Principal Current Project - Timber Piracy in Kentucky
Please note that this material is focused on timber theft. There is no intent to imply that all or most loggers are timber thieves. In fact, honest loggers have an interest in curbing timber theft because timber thieves smirch the reputation of the entire timber industry, and most honest loggers support efforts to reduce timber theft.
TIMBER PIRACY is a major problem in Kentucky and across the United States. It occurs in almost every state in the Union. One study out of Virginia Polytechnic University estimated the loss in the Southern Appalachians at four or five million dollars a year. Upon further investigation, there is reason to believe that this estimate is grievously low. For instance, the South Carolina Forestry Department estimates timber theft at ten million dollars a year in South Carolina alone. Single thefts reach seven figures in places. In fact, one estimate puts that timber theft in the United States at a billion dollars per year. Considering that auto theft is estimated at around eight billion dollars a year, timber theft is clearly not petty theft - it is a major crime that desperately needs better solutions..
Although efforts have been made periodically to strengthen laws against timber theft in Kentucky, they have not been successful. The Louisville Courier-Journal, in an article a few years back, called timber theft perhaps "the least-prosecuted crime in Kentucky." It is rare to find a law-enforcement officer who will even investigate timber theft, much less take a case to the courts. It is also rare to find a criminal prosecutor that will pursue a case.
That renders timber theft appallingly easy in Kentucky, and recourse almost unsurmountably difficult. Fair compensation for victims is even rarer.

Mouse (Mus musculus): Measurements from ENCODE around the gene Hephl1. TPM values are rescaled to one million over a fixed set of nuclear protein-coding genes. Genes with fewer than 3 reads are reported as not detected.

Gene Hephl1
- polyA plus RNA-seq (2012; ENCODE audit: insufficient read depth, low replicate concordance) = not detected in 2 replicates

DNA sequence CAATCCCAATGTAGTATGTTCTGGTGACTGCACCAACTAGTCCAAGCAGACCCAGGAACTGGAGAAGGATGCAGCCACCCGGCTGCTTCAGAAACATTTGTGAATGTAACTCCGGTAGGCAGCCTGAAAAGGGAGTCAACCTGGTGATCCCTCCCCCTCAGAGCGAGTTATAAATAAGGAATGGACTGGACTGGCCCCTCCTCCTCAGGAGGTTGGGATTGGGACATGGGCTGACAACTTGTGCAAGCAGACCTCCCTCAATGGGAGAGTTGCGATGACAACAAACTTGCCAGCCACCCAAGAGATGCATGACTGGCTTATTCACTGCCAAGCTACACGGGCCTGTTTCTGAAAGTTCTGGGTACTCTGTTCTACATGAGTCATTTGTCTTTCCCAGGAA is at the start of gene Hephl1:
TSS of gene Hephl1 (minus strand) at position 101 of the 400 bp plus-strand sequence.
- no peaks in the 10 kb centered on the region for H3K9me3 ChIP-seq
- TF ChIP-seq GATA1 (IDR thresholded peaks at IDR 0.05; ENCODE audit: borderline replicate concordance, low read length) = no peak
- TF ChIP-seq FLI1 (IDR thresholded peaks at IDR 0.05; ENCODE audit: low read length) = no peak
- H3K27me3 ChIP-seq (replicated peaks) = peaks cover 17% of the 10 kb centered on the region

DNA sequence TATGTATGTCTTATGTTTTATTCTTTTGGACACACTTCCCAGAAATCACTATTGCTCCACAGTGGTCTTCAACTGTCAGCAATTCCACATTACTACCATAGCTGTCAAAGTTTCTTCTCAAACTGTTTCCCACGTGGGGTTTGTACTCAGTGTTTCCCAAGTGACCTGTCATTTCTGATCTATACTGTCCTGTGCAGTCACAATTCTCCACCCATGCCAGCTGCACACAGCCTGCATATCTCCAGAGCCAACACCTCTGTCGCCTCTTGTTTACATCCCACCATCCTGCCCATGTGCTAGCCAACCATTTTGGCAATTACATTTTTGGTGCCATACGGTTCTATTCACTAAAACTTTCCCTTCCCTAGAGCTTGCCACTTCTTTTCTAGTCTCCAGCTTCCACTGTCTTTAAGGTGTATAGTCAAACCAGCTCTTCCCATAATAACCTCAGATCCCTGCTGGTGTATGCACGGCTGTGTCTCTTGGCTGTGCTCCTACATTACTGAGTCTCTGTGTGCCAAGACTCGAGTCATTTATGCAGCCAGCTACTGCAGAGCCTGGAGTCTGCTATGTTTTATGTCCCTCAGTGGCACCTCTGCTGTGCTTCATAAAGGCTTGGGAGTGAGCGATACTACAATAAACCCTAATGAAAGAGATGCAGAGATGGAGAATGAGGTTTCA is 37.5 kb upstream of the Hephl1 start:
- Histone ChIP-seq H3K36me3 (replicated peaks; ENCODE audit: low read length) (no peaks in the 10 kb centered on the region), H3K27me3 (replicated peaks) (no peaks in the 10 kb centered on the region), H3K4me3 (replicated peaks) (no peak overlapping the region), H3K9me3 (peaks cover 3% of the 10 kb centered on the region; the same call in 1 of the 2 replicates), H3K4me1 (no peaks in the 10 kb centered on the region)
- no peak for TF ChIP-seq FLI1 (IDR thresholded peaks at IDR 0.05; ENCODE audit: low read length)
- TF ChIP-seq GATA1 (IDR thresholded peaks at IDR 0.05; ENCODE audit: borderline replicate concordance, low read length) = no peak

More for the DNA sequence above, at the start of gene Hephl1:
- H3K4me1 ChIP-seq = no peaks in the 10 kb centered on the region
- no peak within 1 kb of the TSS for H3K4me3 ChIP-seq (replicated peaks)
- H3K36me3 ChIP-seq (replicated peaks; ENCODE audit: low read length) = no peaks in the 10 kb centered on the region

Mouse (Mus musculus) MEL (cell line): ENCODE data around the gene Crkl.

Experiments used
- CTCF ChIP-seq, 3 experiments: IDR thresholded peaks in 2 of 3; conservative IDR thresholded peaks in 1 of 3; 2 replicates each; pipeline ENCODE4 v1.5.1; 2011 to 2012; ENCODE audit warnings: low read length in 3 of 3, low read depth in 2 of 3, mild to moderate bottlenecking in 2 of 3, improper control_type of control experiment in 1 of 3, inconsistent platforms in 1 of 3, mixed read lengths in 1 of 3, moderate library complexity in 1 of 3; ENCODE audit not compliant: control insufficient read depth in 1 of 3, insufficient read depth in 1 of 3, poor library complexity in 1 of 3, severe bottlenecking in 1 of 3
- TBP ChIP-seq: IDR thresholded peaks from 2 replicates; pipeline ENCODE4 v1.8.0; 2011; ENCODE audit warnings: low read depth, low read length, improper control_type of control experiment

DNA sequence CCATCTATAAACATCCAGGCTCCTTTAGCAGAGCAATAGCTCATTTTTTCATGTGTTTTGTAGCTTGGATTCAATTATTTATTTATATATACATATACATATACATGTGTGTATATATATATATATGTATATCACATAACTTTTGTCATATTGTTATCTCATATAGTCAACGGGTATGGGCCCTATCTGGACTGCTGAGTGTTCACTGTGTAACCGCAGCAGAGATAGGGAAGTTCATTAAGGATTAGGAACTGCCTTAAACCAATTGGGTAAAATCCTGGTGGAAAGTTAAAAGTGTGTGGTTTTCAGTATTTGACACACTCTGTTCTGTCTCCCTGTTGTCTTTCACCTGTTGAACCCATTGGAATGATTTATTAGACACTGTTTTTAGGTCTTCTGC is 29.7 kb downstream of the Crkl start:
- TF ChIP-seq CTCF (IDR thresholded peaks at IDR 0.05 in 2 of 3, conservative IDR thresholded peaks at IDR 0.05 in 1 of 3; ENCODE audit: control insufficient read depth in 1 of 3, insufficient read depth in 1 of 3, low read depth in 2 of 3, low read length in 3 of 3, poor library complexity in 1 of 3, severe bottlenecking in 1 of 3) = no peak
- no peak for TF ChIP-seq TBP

There are a number of reasons for the lack of enforcement, starting with deficiencies in the laws, deficiencies that effectively incentivize timber theft. Some of these are:
- The lack of interest by law enforcement authorities in investigating and prosecuting timber theft. Part of that comes from the almost-universally prevalent attitude that stealing timber is not really stealing. Much of the rest of the reluctance to prosecute comes from a combination of factors. One is the extremely tight budgets of local law enforcement agencies and of prosecuting attorneys. A second is the lack of experience and training for law enforcement in the techniques of investigating timber theft - comparing stump configuration to that of timber bought by mills, for instance. Another is the difficulty of prosecuting because the laws are so weak, as touched on both above and below. Commonwealth's Attorneys in many locations have almost a superhuman workload. They are geared to prosecute the cases they believe they can win, not necessarily the worst offenses.
- The "gate fee" levied on timber theft victims even get into the system, criminal or civil. If A contracts with B to cut A's timber, and B cuts logs from the land of victim C, it is customarily not A or B who is required to arrange and pay for a survey, but C, the innocent victim and the only person not making money from the logging job. C is also generally required to hire a professional timber consultant to estimate his loss before any legal action is taken. Most victims either cannot afford this entry fee or doubt whether the outcome will justify the outlay. Criminal prosecution being rare (all too many victims are told when they approach law enforcement to go file a civil suit), civil remedies requiring not only money for surveys and timber consultants but also for an attorney, and many victims being poor, most victims are effectively barred from legal recourse.